This week, I’m going to tackle a natural follow-up question to last week: What’s behind ...
Will Investors Buy More Euro Bonds?
01/10/2012 6:30 am EST
A large amount of euro bonds are maturing soon, and more will need to be sold next month. This could be a challenge, says MoneyShow’s Jim Jubak, who will be watching these markets closely.
For the week ahead—in fact, maybe the next three to six weeks ahead—pay attention to bonds. Eurobonds.
We’ve had it drummed into us that January is going to be this huge challenge for European governments. They’ve got to raise $100 billion in bonds, but that’s really the gross amount. It turns out that they’re maturing the same amount of bonds. So, the net that that they have to raise is only €1 billion.
Now, there’s a huge task involved. After all, you know, they’ve got to convince people whose bonds are maturing to re-up and to buy these bonds again. If you were, say, an investor in Italian government bonds and your bonds have matured, you might just go, “I’m glad I’m out of that,” but the Italian government has to convince those people to roll them over.
That’s a very different task than finding new money. If you’re talking about finding new money, February is actually much worse than January. In February, the amount of gross fundraising through gross bond sales is about the same, about €100 billion, but the amount of net bonds, the amount of new money that governments have to find is about €25 billion.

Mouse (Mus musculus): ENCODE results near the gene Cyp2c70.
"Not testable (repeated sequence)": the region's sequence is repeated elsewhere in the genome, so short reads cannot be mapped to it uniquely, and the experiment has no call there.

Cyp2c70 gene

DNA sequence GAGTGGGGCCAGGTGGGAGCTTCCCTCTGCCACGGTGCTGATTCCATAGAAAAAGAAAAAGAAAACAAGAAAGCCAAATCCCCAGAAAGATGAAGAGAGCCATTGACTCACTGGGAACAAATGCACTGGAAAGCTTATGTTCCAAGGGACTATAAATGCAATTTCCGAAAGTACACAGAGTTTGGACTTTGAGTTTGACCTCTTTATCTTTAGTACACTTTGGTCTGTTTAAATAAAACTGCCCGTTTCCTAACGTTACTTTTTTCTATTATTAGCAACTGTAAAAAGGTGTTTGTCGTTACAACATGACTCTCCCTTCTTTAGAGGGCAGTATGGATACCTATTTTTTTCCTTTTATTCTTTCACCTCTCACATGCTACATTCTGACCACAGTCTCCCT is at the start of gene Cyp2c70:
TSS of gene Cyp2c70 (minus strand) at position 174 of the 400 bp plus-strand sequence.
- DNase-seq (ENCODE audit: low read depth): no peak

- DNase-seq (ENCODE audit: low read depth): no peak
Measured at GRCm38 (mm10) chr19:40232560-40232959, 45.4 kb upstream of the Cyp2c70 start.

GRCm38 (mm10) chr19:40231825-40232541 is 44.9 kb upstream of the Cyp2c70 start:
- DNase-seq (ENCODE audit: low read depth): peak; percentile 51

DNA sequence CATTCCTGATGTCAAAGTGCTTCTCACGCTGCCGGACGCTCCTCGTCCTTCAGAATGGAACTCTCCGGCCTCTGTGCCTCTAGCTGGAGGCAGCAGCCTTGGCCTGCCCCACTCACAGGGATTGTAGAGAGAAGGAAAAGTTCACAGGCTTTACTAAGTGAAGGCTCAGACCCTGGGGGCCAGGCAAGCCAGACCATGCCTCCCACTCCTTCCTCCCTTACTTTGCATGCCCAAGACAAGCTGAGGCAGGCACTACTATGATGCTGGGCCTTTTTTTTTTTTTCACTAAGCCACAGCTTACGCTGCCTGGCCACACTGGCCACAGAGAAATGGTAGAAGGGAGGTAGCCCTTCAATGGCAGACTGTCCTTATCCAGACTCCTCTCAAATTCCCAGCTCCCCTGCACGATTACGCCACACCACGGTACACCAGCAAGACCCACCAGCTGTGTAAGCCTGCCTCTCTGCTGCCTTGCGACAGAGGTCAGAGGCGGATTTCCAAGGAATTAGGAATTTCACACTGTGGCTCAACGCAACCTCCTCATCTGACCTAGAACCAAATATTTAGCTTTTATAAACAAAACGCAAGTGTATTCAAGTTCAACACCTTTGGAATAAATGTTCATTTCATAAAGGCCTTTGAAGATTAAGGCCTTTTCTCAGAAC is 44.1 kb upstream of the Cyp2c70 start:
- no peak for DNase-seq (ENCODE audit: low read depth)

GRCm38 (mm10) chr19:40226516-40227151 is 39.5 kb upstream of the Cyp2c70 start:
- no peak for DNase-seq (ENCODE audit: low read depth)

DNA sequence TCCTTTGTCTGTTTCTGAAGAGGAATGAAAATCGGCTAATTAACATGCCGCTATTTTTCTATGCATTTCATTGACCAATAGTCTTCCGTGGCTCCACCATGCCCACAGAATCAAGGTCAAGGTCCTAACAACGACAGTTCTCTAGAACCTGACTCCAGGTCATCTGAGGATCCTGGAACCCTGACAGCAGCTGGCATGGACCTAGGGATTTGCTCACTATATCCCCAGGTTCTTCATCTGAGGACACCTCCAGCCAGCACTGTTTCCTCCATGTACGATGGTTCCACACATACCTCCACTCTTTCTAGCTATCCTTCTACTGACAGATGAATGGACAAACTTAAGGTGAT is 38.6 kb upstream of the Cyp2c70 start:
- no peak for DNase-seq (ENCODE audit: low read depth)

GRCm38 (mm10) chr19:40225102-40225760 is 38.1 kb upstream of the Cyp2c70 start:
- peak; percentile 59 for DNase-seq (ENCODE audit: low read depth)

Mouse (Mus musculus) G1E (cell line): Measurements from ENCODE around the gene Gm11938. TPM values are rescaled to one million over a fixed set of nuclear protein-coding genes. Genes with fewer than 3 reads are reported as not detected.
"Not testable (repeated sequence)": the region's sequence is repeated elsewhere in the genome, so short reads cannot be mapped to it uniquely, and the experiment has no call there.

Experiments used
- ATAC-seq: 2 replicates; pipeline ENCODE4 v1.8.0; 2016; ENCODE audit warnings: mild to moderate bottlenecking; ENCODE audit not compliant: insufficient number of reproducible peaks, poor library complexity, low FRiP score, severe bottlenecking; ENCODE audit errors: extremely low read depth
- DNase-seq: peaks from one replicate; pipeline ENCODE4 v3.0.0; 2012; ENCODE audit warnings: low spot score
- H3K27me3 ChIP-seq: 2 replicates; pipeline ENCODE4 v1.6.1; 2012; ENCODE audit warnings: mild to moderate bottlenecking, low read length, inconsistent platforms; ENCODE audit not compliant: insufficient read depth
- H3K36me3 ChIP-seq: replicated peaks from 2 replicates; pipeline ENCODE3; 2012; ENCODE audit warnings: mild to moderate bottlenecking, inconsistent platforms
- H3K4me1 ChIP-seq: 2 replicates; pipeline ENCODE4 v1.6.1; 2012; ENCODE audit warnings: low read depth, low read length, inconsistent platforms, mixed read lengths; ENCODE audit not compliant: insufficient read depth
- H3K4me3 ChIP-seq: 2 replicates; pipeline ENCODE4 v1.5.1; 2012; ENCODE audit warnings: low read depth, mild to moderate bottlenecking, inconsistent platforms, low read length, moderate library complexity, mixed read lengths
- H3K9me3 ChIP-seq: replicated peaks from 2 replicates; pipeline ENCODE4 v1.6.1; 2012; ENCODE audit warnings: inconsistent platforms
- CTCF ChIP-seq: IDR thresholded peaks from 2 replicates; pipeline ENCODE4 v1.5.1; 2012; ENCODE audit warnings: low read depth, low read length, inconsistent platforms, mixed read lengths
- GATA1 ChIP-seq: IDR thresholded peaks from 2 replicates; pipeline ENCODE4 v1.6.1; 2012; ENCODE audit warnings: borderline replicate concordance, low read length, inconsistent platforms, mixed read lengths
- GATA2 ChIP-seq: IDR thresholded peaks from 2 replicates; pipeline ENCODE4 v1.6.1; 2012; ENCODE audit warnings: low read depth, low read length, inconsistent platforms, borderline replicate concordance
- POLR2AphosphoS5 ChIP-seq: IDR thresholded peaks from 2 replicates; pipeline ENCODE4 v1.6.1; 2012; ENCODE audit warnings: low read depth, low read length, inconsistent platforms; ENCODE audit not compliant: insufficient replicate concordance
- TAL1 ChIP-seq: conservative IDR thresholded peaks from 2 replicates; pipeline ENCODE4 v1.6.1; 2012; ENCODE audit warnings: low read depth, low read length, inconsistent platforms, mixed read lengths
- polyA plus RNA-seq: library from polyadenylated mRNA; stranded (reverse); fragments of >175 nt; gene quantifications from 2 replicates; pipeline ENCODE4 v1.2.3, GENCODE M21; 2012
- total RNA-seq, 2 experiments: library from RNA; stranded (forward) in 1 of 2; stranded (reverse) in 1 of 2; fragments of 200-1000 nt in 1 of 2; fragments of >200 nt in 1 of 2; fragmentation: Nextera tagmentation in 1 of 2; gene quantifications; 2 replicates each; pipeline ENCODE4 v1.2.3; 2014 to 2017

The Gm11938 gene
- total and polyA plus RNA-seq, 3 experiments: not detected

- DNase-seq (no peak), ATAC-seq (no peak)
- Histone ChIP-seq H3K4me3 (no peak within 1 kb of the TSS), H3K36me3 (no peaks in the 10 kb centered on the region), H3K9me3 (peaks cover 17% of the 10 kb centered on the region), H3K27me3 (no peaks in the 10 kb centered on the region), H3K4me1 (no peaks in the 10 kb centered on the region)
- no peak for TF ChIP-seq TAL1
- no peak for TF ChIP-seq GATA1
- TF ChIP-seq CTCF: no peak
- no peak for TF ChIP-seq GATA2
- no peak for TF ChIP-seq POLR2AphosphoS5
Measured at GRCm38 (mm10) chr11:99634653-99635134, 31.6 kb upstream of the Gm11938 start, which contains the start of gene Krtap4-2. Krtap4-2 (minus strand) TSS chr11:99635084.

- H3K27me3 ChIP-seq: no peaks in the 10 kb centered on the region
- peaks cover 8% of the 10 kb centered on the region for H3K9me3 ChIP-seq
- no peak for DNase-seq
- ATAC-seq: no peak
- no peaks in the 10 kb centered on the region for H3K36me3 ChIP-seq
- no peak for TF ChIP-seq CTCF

So, it’s not just a question of convincing people to roll them over, and that’s a relatively simpler task because people have portfolio constructions and allocations…so they might just want to just continue that. In this case, they’ve actually got to find 25% new investors.
They have to find extra money. They’ve got to find people who don’t have allocations to this asset who are interested in this asset. A really, really tough sell.
So, if you’re looking for a better month in the first quarter, January is not as terrible as it seems from a euro-debt perspective. It’s February that really could give us some challenges in terms of bond auctions that don’t raise very much, bond auctions where the yields are higher than we expect, and that might spook the markets.
So January should be better than we expect, maybe right now. February is where the real danger lies, and that’s what I’d look for in the weeks ahead.
Related Articles on BONDS
Interest rates have been the powerhouse this past month; they’re flexing their muscles, which ...
Bond ladders are a way of creating your own adjustable-rate income stream, by buying a series of bon...
SPDR Citi International Government Inflation-Protected Bond ETF (WIP) seeks to provide results that ...